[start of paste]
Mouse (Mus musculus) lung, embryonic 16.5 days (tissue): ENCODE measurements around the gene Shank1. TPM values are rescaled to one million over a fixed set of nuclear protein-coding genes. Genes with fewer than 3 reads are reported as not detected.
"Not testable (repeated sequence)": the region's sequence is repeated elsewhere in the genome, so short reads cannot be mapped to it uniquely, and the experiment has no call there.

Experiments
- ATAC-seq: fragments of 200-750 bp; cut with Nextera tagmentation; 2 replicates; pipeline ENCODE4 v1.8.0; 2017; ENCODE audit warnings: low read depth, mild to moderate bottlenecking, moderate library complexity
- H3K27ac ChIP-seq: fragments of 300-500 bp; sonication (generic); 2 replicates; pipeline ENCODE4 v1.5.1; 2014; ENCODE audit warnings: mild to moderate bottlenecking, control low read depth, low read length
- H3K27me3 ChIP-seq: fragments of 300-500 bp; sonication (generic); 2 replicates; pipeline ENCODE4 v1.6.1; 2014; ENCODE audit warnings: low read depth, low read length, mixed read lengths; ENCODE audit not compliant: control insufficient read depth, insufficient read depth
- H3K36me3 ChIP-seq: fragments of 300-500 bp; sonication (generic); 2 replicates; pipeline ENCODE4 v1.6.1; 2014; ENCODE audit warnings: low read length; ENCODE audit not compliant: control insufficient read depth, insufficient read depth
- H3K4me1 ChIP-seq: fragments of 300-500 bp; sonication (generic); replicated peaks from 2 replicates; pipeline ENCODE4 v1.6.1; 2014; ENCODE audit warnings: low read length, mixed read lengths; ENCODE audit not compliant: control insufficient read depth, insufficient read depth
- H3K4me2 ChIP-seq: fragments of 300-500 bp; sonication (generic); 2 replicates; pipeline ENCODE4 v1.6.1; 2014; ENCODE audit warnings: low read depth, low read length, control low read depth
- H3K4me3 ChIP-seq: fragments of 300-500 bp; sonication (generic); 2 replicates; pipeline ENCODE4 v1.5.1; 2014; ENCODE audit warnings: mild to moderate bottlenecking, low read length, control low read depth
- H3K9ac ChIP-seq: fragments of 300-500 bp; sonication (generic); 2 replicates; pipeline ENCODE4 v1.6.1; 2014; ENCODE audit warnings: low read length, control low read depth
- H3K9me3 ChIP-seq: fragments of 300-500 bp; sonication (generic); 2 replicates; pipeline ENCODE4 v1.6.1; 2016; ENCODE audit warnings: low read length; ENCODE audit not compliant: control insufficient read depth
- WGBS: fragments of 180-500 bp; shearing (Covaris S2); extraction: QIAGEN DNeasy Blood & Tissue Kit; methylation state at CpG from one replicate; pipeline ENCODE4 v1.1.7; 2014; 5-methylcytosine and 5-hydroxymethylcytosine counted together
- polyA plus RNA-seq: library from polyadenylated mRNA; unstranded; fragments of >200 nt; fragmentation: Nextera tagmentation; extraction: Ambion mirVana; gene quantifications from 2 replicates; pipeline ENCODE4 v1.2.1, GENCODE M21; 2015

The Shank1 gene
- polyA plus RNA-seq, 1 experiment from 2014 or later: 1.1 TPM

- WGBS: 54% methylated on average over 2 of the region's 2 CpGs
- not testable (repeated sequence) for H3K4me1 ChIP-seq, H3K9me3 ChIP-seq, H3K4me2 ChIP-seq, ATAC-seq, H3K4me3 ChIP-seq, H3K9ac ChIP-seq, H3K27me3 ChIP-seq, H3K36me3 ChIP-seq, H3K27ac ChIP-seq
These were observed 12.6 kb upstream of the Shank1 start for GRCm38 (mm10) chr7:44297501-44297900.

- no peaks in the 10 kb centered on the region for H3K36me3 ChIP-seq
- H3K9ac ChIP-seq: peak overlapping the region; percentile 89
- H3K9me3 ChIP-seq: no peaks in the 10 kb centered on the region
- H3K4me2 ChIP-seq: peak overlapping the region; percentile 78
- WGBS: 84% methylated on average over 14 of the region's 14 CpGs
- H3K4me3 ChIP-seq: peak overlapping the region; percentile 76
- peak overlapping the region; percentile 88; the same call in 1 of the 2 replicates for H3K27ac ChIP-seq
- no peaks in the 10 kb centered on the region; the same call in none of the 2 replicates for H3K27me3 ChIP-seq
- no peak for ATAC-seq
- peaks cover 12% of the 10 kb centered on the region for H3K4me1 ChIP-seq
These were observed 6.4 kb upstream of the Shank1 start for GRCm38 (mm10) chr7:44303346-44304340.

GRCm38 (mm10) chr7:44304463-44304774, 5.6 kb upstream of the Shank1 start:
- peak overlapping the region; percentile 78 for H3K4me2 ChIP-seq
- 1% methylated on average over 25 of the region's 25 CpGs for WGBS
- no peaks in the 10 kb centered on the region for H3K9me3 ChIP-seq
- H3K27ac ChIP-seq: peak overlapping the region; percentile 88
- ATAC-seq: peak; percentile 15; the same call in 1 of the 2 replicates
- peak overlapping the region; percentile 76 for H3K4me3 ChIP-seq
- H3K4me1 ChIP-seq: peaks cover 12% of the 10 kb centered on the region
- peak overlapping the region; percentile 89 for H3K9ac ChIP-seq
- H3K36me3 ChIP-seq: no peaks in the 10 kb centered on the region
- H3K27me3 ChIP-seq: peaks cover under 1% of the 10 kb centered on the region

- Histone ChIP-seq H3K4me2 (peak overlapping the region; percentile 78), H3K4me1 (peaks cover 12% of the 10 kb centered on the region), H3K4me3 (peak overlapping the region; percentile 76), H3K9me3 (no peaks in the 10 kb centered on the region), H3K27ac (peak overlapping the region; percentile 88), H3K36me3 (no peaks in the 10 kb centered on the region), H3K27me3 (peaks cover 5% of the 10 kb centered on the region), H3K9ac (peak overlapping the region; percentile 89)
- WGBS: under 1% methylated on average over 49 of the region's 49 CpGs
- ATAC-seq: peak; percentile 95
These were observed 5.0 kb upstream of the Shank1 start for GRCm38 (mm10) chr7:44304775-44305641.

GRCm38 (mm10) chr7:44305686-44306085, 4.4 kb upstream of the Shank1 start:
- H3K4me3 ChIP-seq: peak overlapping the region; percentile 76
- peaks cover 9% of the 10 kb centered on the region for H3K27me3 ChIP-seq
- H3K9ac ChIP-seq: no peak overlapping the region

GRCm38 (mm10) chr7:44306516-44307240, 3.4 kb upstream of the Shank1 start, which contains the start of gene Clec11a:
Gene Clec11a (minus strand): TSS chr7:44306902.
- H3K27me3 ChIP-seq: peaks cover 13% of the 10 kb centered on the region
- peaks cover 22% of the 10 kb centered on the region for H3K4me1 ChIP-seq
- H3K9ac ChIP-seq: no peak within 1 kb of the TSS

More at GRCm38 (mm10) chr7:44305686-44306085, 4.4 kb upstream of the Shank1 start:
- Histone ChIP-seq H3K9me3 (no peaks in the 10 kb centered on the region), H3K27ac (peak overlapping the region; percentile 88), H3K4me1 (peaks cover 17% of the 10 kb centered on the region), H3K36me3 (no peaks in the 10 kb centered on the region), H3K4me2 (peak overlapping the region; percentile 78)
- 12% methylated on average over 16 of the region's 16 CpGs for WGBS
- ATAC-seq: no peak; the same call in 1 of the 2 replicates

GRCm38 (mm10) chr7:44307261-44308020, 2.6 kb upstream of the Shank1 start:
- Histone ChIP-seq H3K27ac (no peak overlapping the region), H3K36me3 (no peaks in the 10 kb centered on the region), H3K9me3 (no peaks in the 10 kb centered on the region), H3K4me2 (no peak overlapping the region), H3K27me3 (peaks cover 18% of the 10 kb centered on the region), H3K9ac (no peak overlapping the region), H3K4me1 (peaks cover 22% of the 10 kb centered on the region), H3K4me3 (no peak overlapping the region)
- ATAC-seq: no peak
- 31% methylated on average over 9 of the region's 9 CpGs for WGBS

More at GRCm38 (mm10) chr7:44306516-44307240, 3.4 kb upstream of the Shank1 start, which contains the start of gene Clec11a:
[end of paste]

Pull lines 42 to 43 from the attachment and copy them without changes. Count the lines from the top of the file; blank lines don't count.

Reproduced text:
- Histone ChIP-seq H3K4me2 (peak overlapping the region; percentile 78), H3K4me1 (peaks cover 12% of the 10 kb centered on the region), H3K4me3 (peak overlapping the region; percentile 76), H3K9me3 (no peaks in the 10 kb centered on the region), H3K27ac (peak overlapping the region; percentile 88), H3K36me3 (no peaks in the 10 kb centered on the region), H3K27me3 (peaks cover 5% of the 10 kb centered on the region), H3K9ac (peak overlapping the region; percentile 89)
- WGBS: under 1% methylated on average over 49 of the region's 49 CpGs